Facebook has turned around against an European Union investigation whose practices isn’t well received by the social media giant which had led to the organization being sued over privacy concerns by Facebook.
There are two investigations being carried out into the social network’s operation in order to fact check if it breaches the EU competition law.
But in order for the EU to be successful with this operation, it demanded internal documents from the American company which includes about 2,500 specific key phrases.
Facebook found that to mean handing over unrelated but highly sensitive data ultimately leading Facebook to take legal action against the European Union in response.
Meanwhile, the EU says it will defend it’s case in court and it’s investigation into Facebook’s potential anti-competitive conduct is ongoing.
The social media giant has filed an appeal to the EU courts, arguing against the breadth of the document requests.
Speaking of the ‘Irrelevant documents’
“We are cooperating with the commission and would expect to give them hundreds of thousands of documents,” said Tim Lamb, Facebook’s competition lawyer.
“The exceptionally broad nature of the commission’s requests means we would be required to turn over predominantly irrelevant documents that have nothing to do with the commission’s investigations, including highly sensitive personal information such as employees’ medical information, personal financial documents, and private information about family members of employees.”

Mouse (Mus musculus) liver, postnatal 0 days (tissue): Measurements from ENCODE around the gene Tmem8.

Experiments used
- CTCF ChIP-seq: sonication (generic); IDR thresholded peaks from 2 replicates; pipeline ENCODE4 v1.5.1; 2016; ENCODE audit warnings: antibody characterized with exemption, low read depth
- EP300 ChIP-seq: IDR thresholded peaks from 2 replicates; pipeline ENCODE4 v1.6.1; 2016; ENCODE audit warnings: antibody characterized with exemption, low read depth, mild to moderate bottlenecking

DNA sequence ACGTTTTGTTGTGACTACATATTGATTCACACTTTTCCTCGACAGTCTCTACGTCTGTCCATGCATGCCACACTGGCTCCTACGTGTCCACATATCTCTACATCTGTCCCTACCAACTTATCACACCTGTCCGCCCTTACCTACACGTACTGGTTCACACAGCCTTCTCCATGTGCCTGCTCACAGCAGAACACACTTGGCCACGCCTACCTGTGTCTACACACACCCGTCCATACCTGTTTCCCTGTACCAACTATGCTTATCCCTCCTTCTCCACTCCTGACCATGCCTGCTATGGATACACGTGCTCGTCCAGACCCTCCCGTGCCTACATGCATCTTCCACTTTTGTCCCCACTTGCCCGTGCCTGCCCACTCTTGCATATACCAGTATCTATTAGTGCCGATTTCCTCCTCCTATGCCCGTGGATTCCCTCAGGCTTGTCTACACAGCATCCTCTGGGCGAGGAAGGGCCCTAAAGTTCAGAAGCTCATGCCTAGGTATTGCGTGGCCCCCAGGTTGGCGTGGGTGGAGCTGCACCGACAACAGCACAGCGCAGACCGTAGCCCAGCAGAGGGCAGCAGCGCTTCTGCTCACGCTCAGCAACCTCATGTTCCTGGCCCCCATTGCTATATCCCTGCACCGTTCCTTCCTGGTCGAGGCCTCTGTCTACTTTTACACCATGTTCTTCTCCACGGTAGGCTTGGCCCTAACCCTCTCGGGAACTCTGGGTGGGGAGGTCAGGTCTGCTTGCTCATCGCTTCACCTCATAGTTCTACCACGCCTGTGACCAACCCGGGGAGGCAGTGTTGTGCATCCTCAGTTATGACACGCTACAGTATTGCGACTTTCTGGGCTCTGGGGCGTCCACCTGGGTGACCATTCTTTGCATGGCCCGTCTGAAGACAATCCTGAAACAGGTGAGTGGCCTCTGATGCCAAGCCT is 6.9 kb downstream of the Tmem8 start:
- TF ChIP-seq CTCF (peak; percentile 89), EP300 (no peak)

According to a Facebook spokesperson, the company isn’t trying to halt the EU’s investigation and affirms the company had been very cooperative during the investigation so far.
He said Brussels’ request for any documents which include the phrases “big question”, “shut down” and “not good for us” could even force Facebook to hand over confidential security assessments of its California headquarters.
Facebook says it offered commission investigators the chance to view sensitive but unrelated documents in a secure-viewing room where no copies could be made, but the offer was refused which ultimately led the social media giant to take legal action right up against the European Union in order to defend it’s stance.